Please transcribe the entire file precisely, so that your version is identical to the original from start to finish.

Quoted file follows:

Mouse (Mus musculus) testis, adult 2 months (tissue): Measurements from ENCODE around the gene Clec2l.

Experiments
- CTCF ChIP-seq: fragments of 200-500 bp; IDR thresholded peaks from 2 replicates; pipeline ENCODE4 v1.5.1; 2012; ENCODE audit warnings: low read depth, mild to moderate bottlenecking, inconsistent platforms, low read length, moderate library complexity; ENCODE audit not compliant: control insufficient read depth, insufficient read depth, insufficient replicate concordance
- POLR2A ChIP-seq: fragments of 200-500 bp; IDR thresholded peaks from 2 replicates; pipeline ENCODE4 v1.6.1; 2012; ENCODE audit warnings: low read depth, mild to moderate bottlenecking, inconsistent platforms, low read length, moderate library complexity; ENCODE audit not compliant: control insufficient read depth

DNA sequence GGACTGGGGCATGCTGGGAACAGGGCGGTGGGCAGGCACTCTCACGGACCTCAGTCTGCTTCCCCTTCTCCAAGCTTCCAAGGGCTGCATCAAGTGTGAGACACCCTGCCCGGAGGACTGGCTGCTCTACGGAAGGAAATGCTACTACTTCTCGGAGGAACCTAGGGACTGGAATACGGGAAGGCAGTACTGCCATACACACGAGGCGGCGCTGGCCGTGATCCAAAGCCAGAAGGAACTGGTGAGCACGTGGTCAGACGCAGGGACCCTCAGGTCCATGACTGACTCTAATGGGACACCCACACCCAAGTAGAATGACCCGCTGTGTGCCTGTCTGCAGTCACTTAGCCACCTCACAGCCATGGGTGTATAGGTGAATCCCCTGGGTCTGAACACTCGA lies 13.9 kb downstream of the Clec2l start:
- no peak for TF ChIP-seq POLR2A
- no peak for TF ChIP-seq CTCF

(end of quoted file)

Mouse (Mus musculus) testis, adult 2 months (tissue): Measurements from ENCODE around the gene Clec2l.

Experiments
- CTCF ChIP-seq: fragments of 200-500 bp; IDR thresholded peaks from 2 replicates; pipeline ENCODE4 v1.5.1; 2012; ENCODE audit warnings: low read depth, mild to moderate bottlenecking, inconsistent platforms, low read length, moderate library complexity; ENCODE audit not compliant: control insufficient read depth, insufficient read depth, insufficient replicate concordance
- POLR2A ChIP-seq: fragments of 200-500 bp; IDR thresholded peaks from 2 replicates; pipeline ENCODE4 v1.6.1; 2012; ENCODE audit warnings: low read depth, mild to moderate bottlenecking, inconsistent platforms, low read length, moderate library complexity; ENCODE audit not compliant: control insufficient read depth

DNA sequence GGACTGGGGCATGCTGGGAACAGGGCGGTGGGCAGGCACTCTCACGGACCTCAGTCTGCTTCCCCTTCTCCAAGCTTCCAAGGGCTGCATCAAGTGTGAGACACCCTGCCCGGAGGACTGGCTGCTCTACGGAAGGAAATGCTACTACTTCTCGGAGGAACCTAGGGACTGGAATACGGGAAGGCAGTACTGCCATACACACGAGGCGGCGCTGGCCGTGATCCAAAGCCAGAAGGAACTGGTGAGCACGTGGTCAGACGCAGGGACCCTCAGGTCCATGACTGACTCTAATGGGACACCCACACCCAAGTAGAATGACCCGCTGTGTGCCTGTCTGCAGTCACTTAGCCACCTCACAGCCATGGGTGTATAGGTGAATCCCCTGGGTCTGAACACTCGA lies 13.9 kb downstream of the Clec2l start:
- no peak for TF ChIP-seq POLR2A
- no peak for TF ChIP-seq CTCF